Phloem Transport: Grade 9 Understanding for IGCSE Biology 2.53

Most of the work you do on transport in plants concerns the movement of water and minerals from the roots to the leaves of the plants in xylem vessels.  (see previous post on xylem transport)  You should understand what transpiration is, and how the properties of water allow a transpiration pull provide the energy to move large volumes of water up the xylem in the plant.

But what about the second plant transport tissue phloem?  How does it differ from xylem in both structure and function?

Well structurally the tissues are very different.  Xylem vessels are large, dead, empty thick-walled cells with cell walls strengthened with lignin.  The transport cells in phloem are called sieve-tubes.  Phloem sieve tubes are living cells with thin cell walls.


In xylem vessels the end walls break down completely but in phloem sieve tubes, the end walls are filled with many holes forming a structure called a sieve plate.  Each phloem sieve tube has a smaller cell called a companion cell alongside and both these two cells must be alive for phloem transport to occur.


What is transported in phloem sieve tubes?

Plants transport the products of photosynthesis (food molecules) up and down the stem in phloem.  The main carbohydrate transported is sucrose but phloem cells also contain lots of amino acids and a few other sugars.

The mechanism by which these sugars are moved around the plant is less well understood than for water movement in xylem.  Translocation is an active process and requires energy from respiration in the cells.  It is possible that a bulk flow exists as shown in the diagram below, but this mechanism cannot be the whole story…..  Can you think why?  Post a comment if you want to explain some of the difficulties with this theory…..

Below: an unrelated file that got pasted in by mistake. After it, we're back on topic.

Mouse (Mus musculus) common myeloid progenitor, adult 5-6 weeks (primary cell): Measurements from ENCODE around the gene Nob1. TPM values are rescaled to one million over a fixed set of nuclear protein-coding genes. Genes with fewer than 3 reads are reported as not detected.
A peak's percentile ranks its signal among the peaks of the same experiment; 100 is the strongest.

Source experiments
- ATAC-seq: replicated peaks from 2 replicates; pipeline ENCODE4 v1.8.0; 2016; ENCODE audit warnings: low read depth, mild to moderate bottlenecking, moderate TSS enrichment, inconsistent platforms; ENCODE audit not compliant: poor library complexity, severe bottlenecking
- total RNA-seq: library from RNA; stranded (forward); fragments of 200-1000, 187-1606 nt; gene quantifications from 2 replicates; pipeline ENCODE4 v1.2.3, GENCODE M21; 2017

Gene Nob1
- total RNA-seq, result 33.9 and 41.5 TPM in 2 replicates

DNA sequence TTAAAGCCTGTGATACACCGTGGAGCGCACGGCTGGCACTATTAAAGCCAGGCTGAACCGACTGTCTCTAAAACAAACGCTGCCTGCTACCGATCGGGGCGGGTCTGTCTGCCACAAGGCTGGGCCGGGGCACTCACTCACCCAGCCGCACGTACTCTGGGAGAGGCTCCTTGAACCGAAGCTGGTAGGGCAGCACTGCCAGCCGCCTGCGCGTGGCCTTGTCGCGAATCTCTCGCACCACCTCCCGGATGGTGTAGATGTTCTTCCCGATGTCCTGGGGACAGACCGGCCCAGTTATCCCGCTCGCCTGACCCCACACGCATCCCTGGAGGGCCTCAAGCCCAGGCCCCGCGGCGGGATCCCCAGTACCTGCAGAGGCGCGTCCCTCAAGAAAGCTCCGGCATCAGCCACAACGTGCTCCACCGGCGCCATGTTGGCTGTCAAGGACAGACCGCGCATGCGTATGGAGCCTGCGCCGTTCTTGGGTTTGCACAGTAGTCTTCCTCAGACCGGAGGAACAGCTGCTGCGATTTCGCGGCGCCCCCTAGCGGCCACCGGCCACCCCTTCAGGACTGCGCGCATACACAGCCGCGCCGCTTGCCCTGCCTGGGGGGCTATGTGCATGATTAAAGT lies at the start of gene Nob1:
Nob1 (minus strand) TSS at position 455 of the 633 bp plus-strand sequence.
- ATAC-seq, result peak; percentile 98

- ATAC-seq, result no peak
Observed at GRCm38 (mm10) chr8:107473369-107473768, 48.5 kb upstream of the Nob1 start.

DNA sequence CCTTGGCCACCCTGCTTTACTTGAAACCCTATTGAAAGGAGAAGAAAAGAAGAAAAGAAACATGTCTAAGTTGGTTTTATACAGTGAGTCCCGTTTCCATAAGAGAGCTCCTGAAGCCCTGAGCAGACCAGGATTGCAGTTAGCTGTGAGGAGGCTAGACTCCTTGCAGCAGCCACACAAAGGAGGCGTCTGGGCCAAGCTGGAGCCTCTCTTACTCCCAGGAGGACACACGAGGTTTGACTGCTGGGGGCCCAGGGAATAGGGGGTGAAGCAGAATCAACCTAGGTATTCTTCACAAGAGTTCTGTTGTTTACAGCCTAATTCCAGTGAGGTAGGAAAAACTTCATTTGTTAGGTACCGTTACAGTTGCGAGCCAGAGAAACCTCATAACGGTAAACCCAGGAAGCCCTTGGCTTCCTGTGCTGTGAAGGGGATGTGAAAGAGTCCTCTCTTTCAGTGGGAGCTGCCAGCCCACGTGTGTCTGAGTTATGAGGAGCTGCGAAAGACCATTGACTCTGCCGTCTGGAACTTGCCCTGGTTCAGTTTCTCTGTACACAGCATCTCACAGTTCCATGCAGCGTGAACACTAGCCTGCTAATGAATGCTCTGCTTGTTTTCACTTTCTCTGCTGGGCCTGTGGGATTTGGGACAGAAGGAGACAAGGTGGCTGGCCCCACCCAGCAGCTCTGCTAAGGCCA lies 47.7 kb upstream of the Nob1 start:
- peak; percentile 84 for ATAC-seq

1. Maia

    If there is a higher concentration of sugar in the leaf (compared to the phloem) because the leaf is where the sugar is produced, how is this against the concentration gradient. Doesn’t that mean the sugar is travelling down the concentration gradient from the leaf where there is higher concentration to the phloem where there is lower concentration?

    • Maia

      Is the reason because sugar molecules are too big to diffuse across the cell membrane therefore need to be actively transported across in order to reach the phloem?

      • Paul Gillam

        It’s a good question. I am not completely sure about the details of how sucrose gets into the phloem. But you are right it is quite a big molecule and so would need a specific transport protein to get it across a cell membrane and into the phloem.

    • Paul Gillam

      Good question Nate. I don’t think you need to worry about this for your exam. But the role of the companion cell is not totally clear. We know they must be alive in order for sucrose transport in the sieve tube to take place. They also play a role in pumping sucrose into the phloem sieve tube in the leaves where it is made and pumping it out in the roots for storage.

    • Paul Gillam

      Sugars are transported around the plant for a variety of reasons. Why might sugars ever need to be transported up from the roots? Well it may be that stored carbohydrate is used in flowers to make nectar… At the start of the spring growing season, plants will need sugars in the growth regions to build new leaf tissue. In both these cases, stored starch may be broken down in the roots, converted into sucrose and moved up the plant in phloem. Hope that answers your question….

  2. Jonathan Honnor

    How can a two-way flow in the phloem occur if the sucrose, dissolved in water from the xylem, is moved by a pressure gradient from source to sink?

  3. Jim Holt

    Why does the phloem have to transport sucrose instead of glucose? Surely transporting glucose is more efficient?

    • Paul Gillam

      Good questions. No-one really knows what is going on here. The sieve tube is the cell that actually transports the sucrose and amino acids round the plant. And it has to be alive or the transport stops. But companion cells never actually transport any sucrose within them, but they have to be alive too or else transport stops. It is still a bit of a mystery….. Good question though.

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